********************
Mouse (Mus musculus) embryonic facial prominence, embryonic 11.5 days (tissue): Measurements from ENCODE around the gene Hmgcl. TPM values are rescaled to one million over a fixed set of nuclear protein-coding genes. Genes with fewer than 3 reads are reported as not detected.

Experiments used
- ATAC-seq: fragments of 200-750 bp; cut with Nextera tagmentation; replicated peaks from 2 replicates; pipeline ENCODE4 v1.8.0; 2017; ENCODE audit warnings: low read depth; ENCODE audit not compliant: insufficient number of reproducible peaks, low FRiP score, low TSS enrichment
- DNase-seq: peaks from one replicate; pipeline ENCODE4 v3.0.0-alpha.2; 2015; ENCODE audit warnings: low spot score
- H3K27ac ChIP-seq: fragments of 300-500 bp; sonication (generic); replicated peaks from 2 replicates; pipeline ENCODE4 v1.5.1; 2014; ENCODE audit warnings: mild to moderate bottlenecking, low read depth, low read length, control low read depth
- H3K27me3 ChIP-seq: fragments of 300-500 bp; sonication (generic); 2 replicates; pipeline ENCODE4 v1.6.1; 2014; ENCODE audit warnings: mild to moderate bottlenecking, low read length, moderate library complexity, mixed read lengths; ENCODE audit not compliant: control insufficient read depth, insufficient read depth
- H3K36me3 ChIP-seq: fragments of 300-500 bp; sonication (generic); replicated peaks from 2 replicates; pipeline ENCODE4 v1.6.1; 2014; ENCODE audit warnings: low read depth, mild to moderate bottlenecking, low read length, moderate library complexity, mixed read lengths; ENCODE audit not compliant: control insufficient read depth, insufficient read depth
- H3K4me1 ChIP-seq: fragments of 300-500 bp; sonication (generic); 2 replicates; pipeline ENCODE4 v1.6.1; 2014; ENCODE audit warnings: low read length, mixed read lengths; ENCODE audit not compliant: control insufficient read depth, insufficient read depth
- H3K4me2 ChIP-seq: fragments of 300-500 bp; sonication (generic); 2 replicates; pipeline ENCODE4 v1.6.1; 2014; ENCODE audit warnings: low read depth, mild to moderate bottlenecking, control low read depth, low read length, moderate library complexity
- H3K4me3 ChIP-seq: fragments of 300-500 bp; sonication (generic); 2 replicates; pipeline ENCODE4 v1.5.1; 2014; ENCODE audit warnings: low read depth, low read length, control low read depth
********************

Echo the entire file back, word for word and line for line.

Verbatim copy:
Mouse (Mus musculus) embryonic facial prominence, embryonic 11.5 days (tissue): Measurements from ENCODE around the gene Hmgcl. TPM values are rescaled to one million over a fixed set of nuclear protein-coding genes. Genes with fewer than 3 reads are reported as not detected.

Experiments used
- ATAC-seq: fragments of 200-750 bp; cut with Nextera tagmentation; replicated peaks from 2 replicates; pipeline ENCODE4 v1.8.0; 2017; ENCODE audit warnings: low read depth; ENCODE audit not compliant: insufficient number of reproducible peaks, low FRiP score, low TSS enrichment
- DNase-seq: peaks from one replicate; pipeline ENCODE4 v3.0.0-alpha.2; 2015; ENCODE audit warnings: low spot score
- H3K27ac ChIP-seq: fragments of 300-500 bp; sonication (generic); replicated peaks from 2 replicates; pipeline ENCODE4 v1.5.1; 2014; ENCODE audit warnings: mild to moderate bottlenecking, low read depth, low read length, control low read depth
- H3K27me3 ChIP-seq: fragments of 300-500 bp; sonication (generic); 2 replicates; pipeline ENCODE4 v1.6.1; 2014; ENCODE audit warnings: mild to moderate bottlenecking, low read length, moderate library complexity, mixed read lengths; ENCODE audit not compliant: control insufficient read depth, insufficient read depth
- H3K36me3 ChIP-seq: fragments of 300-500 bp; sonication (generic); replicated peaks from 2 replicates; pipeline ENCODE4 v1.6.1; 2014; ENCODE audit warnings: low read depth, mild to moderate bottlenecking, low read length, moderate library complexity, mixed read lengths; ENCODE audit not compliant: control insufficient read depth, insufficient read depth
- H3K4me1 ChIP-seq: fragments of 300-500 bp; sonication (generic); 2 replicates; pipeline ENCODE4 v1.6.1; 2014; ENCODE audit warnings: low read length, mixed read lengths; ENCODE audit not compliant: control insufficient read depth, insufficient read depth
- H3K4me2 ChIP-seq: fragments of 300-500 bp; sonication (generic); 2 replicates; pipeline ENCODE4 v1.6.1; 2014; ENCODE audit warnings: low read depth, mild to moderate bottlenecking, control low read depth, low read length, moderate library complexity
- H3K4me3 ChIP-seq: fragments of 300-500 bp; sonication (generic); 2 replicates; pipeline ENCODE4 v1.5.1; 2014; ENCODE audit warnings: low read depth, low read length, control low read depth